Specifically, we understand plaintiff's assignment of error to encompass two related contentions.  First, plaintiff contends that, because he was unable to comply with the terms of the September 1 order, the trial court should have imposed no sanction for his noncompliance.  Second, plaintiff contends that, to the extent that he was subject to some sanction for his noncompliance, the sanction of dismissal was inappropriate.  Thus, according to plaintiff, the trial court abused its discretion in dismissing his case.

Defendants respond that plaintiff failed to preserve the issues raised on appeal.  Further and alternatively, as to the merits, defendants contend that the trial court did not abuse its discretion in dismissing plaintiff's case.

We begin with preservation.  Whether a contention is preserved for review is guided by the principles described in State v. Wyatt, 331 Or 335, 15 P3d 22 (2000).  Consistently with those principles, we determine whether the trial court was sufficiently and specifically alerted to a particular error so that the court could "consider and correct the error immediately, if correction is warranted."  Id. at 343.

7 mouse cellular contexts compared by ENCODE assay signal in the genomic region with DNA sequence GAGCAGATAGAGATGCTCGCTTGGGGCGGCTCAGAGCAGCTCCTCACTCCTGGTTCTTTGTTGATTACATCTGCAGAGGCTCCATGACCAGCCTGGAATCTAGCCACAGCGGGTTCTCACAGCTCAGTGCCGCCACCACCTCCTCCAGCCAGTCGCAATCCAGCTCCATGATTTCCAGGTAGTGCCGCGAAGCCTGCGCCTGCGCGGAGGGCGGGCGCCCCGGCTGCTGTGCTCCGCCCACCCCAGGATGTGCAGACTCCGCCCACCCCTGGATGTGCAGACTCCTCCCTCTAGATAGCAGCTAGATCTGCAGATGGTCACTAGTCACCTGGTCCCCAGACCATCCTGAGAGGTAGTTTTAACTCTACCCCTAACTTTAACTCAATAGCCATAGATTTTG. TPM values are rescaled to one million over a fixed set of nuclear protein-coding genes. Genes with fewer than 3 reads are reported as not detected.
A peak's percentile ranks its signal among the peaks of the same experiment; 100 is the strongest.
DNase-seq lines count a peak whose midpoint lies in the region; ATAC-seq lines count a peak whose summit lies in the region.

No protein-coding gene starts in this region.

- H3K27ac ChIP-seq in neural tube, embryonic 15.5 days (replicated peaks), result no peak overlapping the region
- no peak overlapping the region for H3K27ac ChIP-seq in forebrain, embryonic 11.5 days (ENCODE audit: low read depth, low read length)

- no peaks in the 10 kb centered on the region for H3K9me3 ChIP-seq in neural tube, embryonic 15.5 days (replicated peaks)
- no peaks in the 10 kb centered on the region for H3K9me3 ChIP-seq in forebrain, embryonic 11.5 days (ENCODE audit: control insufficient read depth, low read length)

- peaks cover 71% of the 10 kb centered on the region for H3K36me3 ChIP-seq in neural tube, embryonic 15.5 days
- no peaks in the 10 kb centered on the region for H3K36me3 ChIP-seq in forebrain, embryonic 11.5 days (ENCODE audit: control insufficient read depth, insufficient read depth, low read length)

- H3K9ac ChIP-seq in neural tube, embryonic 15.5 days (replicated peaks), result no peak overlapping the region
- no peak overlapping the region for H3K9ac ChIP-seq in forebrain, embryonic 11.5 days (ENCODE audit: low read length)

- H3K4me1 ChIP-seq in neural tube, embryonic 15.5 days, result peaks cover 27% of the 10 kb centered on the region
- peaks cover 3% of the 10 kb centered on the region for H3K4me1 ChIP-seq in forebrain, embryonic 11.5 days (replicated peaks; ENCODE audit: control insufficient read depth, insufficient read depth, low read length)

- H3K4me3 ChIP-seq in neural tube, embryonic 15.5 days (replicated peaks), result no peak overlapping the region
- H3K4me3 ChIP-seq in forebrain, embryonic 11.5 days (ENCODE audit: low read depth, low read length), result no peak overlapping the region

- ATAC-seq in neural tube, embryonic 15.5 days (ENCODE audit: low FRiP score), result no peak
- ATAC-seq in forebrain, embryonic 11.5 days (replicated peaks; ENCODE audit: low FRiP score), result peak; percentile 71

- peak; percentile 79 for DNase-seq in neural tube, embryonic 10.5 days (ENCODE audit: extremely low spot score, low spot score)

Here, as previously described, plaintiff's sole contention before the trial court in opposing the motion to dismiss was that the trial court should not impose any sanction because he was, and had been, unable to comply with the terms of the September 1 order.  See ___ Or App at ___ (slip op at 8).  Conversely, before the trial court, plaintiff failed to raise his present, alternate appellate contention that, even if he was subject to some sanction for his violation of the September 1 order, because he had failed to demonstrate his inability to comply with that order, dismissal was an inappropriate sanction.  Consequently, the former contention was preserved for our review, but the latter was not.  See Wyatt, 331 Or at 343 (explaining that, where a party "does not deny at trial that it is subject to some sanction, its failure to object to the particular sanction imposed by the judge or, in the alternative, to argue for some other sanction, fails to preserve a claim on appeal that the judge erred in failing to consider the availability of a less onerous sanction" (footnote omitted; emphasis in original)).